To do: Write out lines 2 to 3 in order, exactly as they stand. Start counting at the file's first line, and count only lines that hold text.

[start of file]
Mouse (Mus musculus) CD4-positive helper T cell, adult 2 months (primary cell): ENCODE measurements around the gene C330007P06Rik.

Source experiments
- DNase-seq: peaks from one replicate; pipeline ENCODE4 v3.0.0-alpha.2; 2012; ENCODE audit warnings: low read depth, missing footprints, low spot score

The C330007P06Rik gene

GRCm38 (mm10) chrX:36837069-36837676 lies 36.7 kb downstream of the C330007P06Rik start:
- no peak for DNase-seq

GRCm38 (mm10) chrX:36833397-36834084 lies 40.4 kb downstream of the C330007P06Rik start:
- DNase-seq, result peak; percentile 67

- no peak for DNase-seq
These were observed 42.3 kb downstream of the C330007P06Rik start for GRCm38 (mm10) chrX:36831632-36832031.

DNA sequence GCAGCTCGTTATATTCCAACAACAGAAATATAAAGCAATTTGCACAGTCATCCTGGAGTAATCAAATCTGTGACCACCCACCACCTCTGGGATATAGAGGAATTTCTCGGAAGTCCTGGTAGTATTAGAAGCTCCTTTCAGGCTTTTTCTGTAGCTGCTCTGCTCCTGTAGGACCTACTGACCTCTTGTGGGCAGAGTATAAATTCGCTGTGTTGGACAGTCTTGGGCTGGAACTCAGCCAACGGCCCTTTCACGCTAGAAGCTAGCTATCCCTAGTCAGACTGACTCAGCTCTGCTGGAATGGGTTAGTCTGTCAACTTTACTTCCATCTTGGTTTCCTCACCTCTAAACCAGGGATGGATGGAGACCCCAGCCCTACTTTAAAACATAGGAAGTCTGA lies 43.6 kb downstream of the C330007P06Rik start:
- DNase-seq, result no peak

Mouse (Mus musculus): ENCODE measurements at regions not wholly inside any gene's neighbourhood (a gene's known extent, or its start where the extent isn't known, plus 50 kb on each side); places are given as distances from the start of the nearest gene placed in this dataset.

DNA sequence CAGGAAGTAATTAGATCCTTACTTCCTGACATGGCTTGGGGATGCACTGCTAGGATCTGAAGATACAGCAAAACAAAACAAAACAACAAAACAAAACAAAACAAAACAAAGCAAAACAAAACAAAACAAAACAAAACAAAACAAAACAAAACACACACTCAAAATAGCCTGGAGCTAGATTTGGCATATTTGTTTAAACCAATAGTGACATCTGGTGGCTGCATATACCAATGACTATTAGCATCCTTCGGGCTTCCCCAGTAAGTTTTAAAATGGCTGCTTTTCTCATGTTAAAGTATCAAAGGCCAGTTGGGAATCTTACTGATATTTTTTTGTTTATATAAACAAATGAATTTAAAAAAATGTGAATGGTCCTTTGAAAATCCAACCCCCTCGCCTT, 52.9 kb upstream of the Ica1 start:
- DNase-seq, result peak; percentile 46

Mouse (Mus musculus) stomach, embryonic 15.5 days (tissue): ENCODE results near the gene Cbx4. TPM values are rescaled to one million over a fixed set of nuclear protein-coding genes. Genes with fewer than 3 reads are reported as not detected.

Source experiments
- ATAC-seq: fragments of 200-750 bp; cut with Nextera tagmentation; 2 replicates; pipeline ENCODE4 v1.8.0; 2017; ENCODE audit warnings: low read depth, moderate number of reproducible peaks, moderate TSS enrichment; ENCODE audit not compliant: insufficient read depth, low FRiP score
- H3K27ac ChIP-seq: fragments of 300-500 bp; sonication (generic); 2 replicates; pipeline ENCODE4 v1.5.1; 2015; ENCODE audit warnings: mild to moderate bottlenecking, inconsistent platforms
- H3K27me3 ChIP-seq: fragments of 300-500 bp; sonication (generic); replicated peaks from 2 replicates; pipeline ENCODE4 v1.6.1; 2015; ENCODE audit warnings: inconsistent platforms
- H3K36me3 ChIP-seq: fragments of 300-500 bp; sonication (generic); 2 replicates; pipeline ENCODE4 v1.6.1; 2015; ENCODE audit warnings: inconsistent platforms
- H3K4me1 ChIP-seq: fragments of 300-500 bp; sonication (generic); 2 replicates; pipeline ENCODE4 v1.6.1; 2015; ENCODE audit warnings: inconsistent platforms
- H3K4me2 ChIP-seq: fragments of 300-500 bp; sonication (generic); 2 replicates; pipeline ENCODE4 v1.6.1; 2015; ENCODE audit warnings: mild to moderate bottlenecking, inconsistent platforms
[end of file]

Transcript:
Source experiments
- DNase-seq: peaks from one replicate; pipeline ENCODE4 v3.0.0-alpha.2; 2012; ENCODE audit warnings: low read depth, missing footprints, low spot score